Frankie Valli was photographed at the Starkey Hearing Foundation ball in 2015. (Bre McGee/Special to the Star Tribune)

As the fireworks exploded after Frankie Valli and the Four Seasons’ performance Monday night at the State Fair grandstand, a middle-aged woman approached a teenager in the audience and praised him for his consistent enthusiasm throughout the concert.

Earlier, the 17-year-old told me that Valli was his favorite singer. That has been the case since the youngster discovered the 1960s pop star three or four years ago in the musical “Jersey Boys” at the Orpheum Theatre in Minneapolis.  The kid proudly showed up in the fifth row at the fair clutching his LP of the group’s “Sherry.”

Hate to burst the kid’s bubble but, no matter how entertaining and generous Valli’s show was, it was too much lip-syncing.

Valli, 83, barely moved his lips. He rarely looked as if he was taking the kind of deep breaths required to sing with palpable passion. And he never seemed the least bit winded after any song.

Maybe I’m wrong and the Rock Hall of Famer is a living wonder, someone who can summon his falsetto at will and sing high notes so effortlessly he should be a coach on “American Idol.”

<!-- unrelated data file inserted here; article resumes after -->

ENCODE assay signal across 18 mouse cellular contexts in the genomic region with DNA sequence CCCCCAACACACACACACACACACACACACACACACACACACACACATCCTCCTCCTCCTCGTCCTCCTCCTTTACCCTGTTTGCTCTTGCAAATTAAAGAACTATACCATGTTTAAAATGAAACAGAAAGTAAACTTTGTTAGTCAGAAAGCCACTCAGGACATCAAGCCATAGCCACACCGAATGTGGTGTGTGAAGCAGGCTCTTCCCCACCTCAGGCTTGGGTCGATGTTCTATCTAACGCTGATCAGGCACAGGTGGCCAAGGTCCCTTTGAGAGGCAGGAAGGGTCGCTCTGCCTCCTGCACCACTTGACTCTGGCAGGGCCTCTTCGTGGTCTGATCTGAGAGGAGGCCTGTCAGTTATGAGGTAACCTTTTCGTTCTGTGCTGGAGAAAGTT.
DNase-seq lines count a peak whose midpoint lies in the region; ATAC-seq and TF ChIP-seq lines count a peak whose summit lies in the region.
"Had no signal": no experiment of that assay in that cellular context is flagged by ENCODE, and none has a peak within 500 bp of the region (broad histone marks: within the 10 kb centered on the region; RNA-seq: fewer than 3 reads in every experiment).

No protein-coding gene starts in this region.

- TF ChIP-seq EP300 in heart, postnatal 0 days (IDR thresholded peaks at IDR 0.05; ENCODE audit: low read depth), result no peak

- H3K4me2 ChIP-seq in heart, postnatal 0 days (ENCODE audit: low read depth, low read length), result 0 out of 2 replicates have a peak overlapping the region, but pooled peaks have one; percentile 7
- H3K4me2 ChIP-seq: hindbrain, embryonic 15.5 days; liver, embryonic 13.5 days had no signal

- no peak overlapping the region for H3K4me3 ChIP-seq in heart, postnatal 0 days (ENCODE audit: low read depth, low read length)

He is an American idol, his career rejuvenated by the smash success of “Jersey Boys.” He drew 9,320 folks to the fair to hear “Rag Doll,” “Walk Like a Man” and “Big Girls Don’t Cry.”

Backed by four younger Seasons who performed with verve and vitality, Valli played a rewarding 100 minutes. The show was slicker than a PJ Fleck pep talk especially the way the four seasoned backup singers, notably Brandon Brigham, were covering (or bolstering) Valli’s part when it wasn’t plain old lip syncing. When Valli did sing live, his voice sounded a little rough in his mid-range.

In addition to doing hits and obscurities (“Beggin’,” “Save It for Me”) from the Four Seasons catalog, Valli and the new Seasons offered their versions of some old ‘60s hits, including “Spanish Harlem,” a cool mashup of the Temptations’ “My Girl” and the Rascals’ “Groovin’” as well as “Stay,” with lots of faux falsetto from Frankie.

Faux because I think it was lip syncing. Or maybe Frankie fooled me and not the thrilled 17-year-old kid seeing him for the first time.